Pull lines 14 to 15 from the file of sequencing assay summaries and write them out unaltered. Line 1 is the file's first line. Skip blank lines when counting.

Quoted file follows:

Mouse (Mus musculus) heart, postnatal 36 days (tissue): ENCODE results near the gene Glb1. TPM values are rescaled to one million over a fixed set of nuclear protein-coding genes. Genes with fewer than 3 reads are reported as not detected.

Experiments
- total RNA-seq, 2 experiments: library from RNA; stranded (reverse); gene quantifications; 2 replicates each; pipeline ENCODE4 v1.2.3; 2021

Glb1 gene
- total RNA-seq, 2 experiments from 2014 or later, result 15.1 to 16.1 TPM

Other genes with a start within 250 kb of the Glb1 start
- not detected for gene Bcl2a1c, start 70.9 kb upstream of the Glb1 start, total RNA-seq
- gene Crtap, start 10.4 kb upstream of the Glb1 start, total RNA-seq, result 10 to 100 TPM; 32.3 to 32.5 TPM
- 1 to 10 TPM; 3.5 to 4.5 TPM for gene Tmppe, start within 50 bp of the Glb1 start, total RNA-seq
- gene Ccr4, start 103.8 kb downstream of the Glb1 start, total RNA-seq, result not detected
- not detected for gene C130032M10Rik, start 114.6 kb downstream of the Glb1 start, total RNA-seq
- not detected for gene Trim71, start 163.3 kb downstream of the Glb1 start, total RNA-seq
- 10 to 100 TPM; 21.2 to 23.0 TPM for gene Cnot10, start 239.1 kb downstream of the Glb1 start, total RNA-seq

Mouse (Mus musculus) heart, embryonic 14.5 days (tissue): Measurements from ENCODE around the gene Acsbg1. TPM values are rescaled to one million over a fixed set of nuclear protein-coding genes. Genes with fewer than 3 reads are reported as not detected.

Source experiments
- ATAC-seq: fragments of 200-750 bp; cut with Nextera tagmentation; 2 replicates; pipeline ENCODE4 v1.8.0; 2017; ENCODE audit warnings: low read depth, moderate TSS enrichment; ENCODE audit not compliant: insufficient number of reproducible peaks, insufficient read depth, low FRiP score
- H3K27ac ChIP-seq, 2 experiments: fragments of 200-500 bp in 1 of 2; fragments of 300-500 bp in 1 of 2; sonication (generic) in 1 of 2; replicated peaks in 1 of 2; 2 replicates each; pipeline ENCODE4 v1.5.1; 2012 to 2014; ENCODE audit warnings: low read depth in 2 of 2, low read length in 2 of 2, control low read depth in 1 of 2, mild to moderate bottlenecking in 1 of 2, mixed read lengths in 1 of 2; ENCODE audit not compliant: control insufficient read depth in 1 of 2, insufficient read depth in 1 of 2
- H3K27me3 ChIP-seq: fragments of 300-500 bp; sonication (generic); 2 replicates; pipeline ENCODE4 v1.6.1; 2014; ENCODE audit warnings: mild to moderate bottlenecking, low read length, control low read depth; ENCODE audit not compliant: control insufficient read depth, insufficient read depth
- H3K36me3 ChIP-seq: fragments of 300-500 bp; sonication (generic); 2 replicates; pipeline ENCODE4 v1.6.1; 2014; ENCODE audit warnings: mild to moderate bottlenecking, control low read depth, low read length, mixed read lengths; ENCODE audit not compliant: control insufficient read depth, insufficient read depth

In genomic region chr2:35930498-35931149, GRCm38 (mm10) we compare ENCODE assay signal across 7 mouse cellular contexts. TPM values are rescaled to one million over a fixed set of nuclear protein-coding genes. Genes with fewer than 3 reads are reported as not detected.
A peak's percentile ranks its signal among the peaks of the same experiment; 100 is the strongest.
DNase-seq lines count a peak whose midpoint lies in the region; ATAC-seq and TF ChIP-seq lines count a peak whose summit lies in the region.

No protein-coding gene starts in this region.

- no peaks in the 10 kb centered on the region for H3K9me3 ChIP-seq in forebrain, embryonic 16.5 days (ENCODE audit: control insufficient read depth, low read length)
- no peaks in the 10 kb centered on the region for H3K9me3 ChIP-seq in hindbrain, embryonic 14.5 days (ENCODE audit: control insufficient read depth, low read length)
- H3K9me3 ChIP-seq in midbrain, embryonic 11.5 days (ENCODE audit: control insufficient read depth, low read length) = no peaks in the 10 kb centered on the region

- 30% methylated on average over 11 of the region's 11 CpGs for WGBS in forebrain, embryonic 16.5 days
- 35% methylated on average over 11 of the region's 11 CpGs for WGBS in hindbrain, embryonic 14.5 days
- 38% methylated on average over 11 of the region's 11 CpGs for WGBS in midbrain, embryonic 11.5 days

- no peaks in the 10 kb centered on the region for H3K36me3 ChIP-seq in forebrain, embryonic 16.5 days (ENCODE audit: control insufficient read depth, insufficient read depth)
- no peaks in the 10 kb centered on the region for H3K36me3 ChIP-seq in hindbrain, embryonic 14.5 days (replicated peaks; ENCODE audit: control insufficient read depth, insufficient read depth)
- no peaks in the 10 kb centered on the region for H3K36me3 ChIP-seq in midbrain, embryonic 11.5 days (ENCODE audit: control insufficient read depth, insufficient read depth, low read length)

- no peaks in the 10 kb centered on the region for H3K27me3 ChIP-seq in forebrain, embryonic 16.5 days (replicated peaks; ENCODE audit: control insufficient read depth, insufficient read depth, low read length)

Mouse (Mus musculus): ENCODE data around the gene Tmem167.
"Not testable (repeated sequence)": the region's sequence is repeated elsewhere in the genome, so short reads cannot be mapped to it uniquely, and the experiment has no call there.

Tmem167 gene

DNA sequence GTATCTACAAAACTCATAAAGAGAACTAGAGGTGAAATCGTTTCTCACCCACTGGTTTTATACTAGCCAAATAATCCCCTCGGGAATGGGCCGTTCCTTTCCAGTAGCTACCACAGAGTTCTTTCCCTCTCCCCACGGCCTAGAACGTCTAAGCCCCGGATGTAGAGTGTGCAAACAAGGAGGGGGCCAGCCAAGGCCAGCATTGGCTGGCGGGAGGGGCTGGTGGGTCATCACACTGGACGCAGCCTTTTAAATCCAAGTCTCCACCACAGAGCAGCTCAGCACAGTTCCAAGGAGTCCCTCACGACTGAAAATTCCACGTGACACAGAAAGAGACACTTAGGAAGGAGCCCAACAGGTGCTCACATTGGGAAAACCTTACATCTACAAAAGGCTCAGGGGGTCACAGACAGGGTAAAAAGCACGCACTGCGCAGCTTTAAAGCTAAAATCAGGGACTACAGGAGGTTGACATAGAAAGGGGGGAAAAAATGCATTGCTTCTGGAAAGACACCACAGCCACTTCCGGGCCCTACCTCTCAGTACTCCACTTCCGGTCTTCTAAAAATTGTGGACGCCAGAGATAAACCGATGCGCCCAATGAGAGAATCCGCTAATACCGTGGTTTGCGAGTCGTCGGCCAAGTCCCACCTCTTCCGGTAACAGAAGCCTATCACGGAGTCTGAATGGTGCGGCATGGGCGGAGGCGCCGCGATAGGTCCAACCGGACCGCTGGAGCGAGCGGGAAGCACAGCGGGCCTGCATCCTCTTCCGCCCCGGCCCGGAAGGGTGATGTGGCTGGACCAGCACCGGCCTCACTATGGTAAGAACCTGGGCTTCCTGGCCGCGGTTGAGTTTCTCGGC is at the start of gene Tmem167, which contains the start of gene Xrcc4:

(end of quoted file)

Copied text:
Mouse (Mus musculus) heart, embryonic 14.5 days (tissue): Measurements from ENCODE around the gene Acsbg1. TPM values are rescaled to one million over a fixed set of nuclear protein-coding genes. Genes with fewer than 3 reads are reported as not detected.

Source experiments